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Publication Date

2012-05-01

Availability

UM campus only

Embargo Period

2014-04-30

Degree Type

Dissertation

Degree Name

Doctor of Philosophy (PHD)

Department

Sociology (Arts and Sciences)

Date of Defense

2012-04-11

First Committee Member

John W. Murphy

Second Committee Member

Amie L. Nielsen

Third Committee Member

Marvin P. Dawkins

Fourth Committee Member

Steven P. Kurtz

Abstract

Although studies on the initiation of substance abuse abound, the body of literature on prescription opioid abuse (POA) etiology is quite small. Little is known about why and how the onset of POA occurs, especially among high risk drug using populations. The present study aims to fill this important knowledge gap by exploring the POA initiation experiences of 90 prescription opioid abusers currently in treatment and their narrative accounts of the circumstances surrounding their POA onset. Audiotapes of in-depth interviews were transcribed, coded, and thematically analyzed using the NVivo software program. This research was conducted within a storylines framework, which operates on the premise that the path to drug abuse represents a biography, or a process, rather than a static condition. Analysis revealed the presence of four trajectories leading to POA. The first pathway to POA, the South Florida Effect, highlighted the role that the local “pill culture” can play in influencing the formation of POA, while the second focused on females who initiate their POA through the help of an abusing male. The third, or the Cocaine Context, describes an entryway into POA via the world of cocaine. The final POA trajectory, Prescribed Addiction, reveals how users who are prescribed opioids can fall into problems with POA. This study adds to the dearth of research on POA etiology by not only illuminating the psycho-social factors that contribute to POA onset, but also by situating initiation experiences within broader life processes. While some of these findings support previous research, others alter the manner in which POA etiology should be viewed. This study expands current notions of POA initiation by providing clear and detailed descriptions of the circumstances and events that can lead to POA. These findings provide crucial insights to policymakers and interventionists in identifying who is at risk for POA, and more importantly when and how to intervene most efficaciously.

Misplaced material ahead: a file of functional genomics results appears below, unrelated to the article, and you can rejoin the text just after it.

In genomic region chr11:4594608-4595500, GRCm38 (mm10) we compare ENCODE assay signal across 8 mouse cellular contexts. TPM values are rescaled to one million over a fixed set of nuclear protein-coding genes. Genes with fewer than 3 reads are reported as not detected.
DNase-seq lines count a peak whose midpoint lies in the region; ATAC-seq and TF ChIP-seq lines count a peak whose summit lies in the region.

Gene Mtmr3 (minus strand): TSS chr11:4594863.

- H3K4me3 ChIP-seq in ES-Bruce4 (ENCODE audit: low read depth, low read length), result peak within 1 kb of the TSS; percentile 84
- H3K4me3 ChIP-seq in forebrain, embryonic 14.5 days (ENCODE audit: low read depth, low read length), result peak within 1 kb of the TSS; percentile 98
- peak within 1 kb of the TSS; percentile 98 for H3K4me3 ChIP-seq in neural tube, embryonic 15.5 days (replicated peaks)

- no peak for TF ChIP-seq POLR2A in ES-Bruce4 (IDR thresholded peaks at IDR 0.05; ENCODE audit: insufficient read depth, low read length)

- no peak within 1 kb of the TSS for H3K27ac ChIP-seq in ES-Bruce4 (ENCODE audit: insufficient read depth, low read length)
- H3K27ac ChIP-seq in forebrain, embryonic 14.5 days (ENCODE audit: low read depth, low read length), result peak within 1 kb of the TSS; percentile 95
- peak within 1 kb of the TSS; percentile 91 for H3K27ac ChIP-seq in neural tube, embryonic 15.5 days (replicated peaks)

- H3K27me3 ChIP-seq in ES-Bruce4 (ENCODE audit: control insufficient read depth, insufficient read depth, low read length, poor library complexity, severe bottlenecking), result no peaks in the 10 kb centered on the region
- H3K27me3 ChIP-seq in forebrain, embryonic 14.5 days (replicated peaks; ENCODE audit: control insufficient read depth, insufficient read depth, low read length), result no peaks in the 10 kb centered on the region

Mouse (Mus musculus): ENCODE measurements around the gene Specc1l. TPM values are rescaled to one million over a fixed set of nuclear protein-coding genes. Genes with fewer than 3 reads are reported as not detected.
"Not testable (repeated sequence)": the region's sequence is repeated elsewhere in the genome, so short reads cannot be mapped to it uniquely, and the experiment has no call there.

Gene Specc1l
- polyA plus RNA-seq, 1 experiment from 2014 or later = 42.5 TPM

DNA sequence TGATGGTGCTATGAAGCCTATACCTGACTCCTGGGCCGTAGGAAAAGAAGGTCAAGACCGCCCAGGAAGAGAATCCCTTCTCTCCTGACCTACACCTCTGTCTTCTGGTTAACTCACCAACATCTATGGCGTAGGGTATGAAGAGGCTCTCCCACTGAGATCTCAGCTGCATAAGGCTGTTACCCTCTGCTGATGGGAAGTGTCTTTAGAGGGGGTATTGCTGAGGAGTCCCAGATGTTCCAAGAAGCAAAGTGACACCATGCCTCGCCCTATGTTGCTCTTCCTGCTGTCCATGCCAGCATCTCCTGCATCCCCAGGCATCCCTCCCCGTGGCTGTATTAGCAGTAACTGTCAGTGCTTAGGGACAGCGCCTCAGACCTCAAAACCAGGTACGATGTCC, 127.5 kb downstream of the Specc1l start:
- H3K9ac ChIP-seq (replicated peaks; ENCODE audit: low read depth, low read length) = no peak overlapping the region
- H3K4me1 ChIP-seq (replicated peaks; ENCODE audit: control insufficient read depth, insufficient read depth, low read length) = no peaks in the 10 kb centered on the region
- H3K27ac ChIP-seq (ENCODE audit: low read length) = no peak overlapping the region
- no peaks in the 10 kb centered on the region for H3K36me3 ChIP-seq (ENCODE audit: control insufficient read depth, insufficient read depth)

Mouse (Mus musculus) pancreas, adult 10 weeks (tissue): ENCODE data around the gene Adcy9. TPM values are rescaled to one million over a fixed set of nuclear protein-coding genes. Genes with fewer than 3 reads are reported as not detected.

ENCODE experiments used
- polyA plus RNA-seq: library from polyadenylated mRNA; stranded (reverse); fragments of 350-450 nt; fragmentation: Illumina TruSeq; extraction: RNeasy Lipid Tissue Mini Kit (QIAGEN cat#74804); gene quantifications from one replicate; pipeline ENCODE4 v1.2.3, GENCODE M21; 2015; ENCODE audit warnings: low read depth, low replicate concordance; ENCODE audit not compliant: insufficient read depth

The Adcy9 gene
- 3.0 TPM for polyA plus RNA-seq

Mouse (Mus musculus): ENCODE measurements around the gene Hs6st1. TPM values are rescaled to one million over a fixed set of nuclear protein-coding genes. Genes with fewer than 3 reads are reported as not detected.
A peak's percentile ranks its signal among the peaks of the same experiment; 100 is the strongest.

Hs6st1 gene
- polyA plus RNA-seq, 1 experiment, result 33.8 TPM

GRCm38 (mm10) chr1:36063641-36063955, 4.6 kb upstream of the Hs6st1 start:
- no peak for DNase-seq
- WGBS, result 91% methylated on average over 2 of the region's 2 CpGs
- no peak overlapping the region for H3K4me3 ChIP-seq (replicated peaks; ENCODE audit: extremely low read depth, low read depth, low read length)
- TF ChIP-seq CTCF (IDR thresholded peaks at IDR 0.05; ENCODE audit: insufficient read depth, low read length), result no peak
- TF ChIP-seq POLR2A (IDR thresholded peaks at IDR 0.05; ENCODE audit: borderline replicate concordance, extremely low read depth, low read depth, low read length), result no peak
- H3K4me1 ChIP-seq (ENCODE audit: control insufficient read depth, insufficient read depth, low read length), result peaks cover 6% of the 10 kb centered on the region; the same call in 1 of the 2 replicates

Keywords

prescription opioid abuse; painkillers, storylines; sociology; prevention; public health

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